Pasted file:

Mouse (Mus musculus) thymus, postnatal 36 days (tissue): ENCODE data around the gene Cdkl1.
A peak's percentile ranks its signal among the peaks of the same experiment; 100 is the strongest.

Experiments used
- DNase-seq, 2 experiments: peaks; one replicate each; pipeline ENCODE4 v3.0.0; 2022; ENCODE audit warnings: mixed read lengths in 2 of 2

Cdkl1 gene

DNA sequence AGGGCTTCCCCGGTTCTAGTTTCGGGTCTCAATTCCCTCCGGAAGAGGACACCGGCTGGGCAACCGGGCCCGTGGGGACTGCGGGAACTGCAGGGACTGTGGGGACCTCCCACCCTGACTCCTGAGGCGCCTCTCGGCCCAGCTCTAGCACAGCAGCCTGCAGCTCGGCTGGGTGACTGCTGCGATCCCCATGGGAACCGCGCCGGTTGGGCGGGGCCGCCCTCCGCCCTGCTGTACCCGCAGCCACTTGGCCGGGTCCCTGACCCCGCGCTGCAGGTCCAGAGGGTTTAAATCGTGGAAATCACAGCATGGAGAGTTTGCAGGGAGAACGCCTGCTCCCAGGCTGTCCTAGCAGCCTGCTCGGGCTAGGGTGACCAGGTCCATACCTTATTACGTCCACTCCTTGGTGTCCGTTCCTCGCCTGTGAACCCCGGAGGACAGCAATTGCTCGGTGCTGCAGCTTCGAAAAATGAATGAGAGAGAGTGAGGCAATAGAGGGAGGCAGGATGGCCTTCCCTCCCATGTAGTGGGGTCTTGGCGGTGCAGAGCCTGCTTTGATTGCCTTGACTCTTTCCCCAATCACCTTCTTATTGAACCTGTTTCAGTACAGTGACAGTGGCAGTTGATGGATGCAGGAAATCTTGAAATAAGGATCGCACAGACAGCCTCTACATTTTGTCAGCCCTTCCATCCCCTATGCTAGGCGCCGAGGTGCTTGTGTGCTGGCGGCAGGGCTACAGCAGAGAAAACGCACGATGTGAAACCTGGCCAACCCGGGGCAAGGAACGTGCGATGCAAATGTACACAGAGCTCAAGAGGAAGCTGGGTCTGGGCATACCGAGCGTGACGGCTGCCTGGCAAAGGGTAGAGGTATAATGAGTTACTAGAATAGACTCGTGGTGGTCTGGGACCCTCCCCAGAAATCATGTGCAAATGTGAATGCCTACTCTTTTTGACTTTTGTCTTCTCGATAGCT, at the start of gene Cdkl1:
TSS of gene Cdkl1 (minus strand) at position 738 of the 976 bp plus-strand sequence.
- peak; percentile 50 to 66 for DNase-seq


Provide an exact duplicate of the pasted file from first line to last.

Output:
Mouse (Mus musculus) thymus, postnatal 36 days (tissue): ENCODE data around the gene Cdkl1.
A peak's percentile ranks its signal among the peaks of the same experiment; 100 is the strongest.

Experiments used
- DNase-seq, 2 experiments: peaks; one replicate each; pipeline ENCODE4 v3.0.0; 2022; ENCODE audit warnings: mixed read lengths in 2 of 2

Cdkl1 gene

DNA sequence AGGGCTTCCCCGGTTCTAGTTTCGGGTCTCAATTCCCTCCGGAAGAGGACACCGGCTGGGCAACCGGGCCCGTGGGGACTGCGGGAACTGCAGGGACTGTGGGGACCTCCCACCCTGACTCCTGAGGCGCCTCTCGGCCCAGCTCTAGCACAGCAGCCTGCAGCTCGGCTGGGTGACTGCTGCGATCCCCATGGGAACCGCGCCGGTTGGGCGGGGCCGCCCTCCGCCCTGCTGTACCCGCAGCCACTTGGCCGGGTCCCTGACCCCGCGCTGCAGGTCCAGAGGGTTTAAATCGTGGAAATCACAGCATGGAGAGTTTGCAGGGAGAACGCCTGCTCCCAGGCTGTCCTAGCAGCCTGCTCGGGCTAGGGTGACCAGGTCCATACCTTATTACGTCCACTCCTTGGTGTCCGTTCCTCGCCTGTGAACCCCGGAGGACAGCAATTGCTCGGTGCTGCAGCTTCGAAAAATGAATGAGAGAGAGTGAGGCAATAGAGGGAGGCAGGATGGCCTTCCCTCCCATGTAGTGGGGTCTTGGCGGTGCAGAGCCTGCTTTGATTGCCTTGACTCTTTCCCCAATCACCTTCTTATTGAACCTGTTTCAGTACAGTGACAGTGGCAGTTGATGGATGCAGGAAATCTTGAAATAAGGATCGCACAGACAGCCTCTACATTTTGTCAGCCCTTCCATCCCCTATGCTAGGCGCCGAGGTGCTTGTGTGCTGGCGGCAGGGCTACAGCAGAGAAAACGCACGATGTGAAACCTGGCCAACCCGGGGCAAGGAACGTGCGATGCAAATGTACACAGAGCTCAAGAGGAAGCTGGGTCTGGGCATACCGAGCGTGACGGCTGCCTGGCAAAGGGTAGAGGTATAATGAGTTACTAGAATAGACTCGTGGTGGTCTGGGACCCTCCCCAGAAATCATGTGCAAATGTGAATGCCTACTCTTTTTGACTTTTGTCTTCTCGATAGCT, at the start of gene Cdkl1:
TSS of gene Cdkl1 (minus strand) at position 738 of the 976 bp plus-strand sequence.
- peak; percentile 50 to 66 for DNase-seq